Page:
anagnori

The galloping militarisation of Eurasia by Neil Melvin

In Asia, politics, sociology, war on June 16, 2014 at 14:38

From: The galloping militarisation of Eurasia by Neil Melvin, openDemocracy, www.opendemocracy.net

Russia’s annexation of the Crimean peninsula and the deployment of up to 40 000 troops on Ukraine’s border to support the actions of pro-Russian separatist forces, has been widely identified as a turning point in the ‘post-Cold War’ European security system. But Russia’s militarised policy towards Ukraine should not be seen as a spontaneous response to the crisis – it has only been possible thanks to a long-term programme by Moscow to build up its military capabilities.

To be a ‘great power’ – which is the status that Moscow’s political elite claim for Russia – is to have both an international reach and regional spheres of influence. To achieve this, Moscow understands that it must be able to project military force, and so the modernisation of Russia’s armed forces has become a key element of its ‘great power’ ambitions. For this reason, seven years ago, a politically painful and expensive military modernisation programme was launched to provide Russia with new capabilities. One of the key aims of this modernisation has been to move the Russian military away from a mass mobilisation army designed to fight a large-scale war (presumably against NATO) to the creation of smaller and more mobile combat-ready forces designed for local and regional conflicts.

Nearly 25 years after the collapse of the Soviet Union, a new, highly militarised climate is being created that threatens peace amongst the Eurasian countries, and is substantially changing societies there. At its simplest, the change can be seen in the rising defence expenditures and the modernisation of armed forces across the region. But behind these trends are deep-seated political and social developments. Building on the popular support for security approaches to resolving issues with neighbouring countries, the states of the region are looking to roll back the liberal reforms of the past two decades, and to re-militarise state-society relations.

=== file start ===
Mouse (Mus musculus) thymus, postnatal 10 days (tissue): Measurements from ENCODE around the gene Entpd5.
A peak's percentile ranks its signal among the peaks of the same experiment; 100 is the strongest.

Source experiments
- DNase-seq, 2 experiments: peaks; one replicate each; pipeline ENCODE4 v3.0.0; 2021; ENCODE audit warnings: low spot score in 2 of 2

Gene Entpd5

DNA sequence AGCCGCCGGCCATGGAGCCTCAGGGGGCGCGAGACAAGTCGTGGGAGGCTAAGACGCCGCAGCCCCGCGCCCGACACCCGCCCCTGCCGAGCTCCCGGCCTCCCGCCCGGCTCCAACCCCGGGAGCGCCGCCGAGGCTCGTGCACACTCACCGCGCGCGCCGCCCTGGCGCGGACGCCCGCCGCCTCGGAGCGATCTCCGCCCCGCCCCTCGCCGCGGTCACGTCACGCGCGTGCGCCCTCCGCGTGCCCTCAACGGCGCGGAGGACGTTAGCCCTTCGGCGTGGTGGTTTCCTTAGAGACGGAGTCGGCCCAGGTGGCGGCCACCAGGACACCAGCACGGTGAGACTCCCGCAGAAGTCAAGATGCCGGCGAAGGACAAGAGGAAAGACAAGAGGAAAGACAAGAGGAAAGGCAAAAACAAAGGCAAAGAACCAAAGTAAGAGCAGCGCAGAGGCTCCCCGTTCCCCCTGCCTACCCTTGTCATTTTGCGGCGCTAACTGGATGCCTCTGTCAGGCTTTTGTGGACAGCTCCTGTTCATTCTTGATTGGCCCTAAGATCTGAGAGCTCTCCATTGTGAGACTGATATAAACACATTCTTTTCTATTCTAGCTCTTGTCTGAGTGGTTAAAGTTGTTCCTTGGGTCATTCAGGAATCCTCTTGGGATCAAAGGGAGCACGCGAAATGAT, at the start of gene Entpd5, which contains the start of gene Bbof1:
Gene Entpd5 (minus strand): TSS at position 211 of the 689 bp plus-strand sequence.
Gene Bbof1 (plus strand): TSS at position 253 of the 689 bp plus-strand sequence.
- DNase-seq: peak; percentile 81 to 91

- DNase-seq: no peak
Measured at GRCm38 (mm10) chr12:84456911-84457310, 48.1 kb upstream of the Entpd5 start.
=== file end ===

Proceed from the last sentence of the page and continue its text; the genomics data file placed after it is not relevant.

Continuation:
In these conditions, a wholly security-focused response to the Ukraine crisis by the ‘transatlantic community’ risks further entrenching hardliners in Moscow, and reinforcing the dangerous trends towards militarisation. At the same time, a narrow diplomatic approach focused only on Ukraine will not address the broader drift towards militarism in the region. In seeking a response to the Ukraine conflict and to Eurasia’s growing instability, the ‘Western community’ needs to craft a comprehensive regional approach that looks to address the sources of militarism. This will involve increased efforts to find peaceful solutions to Eurasia’s protracted conflicts, and the enmity that has built up around them. It will also require the establishment of a renewed security dialogue between Russia, its allies and the ‘transatlantic community’ to counter perceptions of insecurity and threats in the region, notably in the Caucasus and Caspian regions. Moreover, countries such as Britain might like to reconsider their arms deals with countries such as Russia, which can only further exacerbate instability. Such measures just might help slow down the galloping militarisation of Euraisa.

Read the article

Reposted with permission from: openDemocracy

Advertisements

Leave a Reply

Fill in your details below or click an icon to log in:

WordPress.com Logo

You are commenting using your WordPress.com account. Log Out / Change )

Twitter picture

You are commenting using your Twitter account. Log Out / Change )

Facebook photo

You are commenting using your Facebook account. Log Out / Change )

Google+ photo

You are commenting using your Google+ account. Log Out / Change )

Connecting to %s

%d bloggers like this: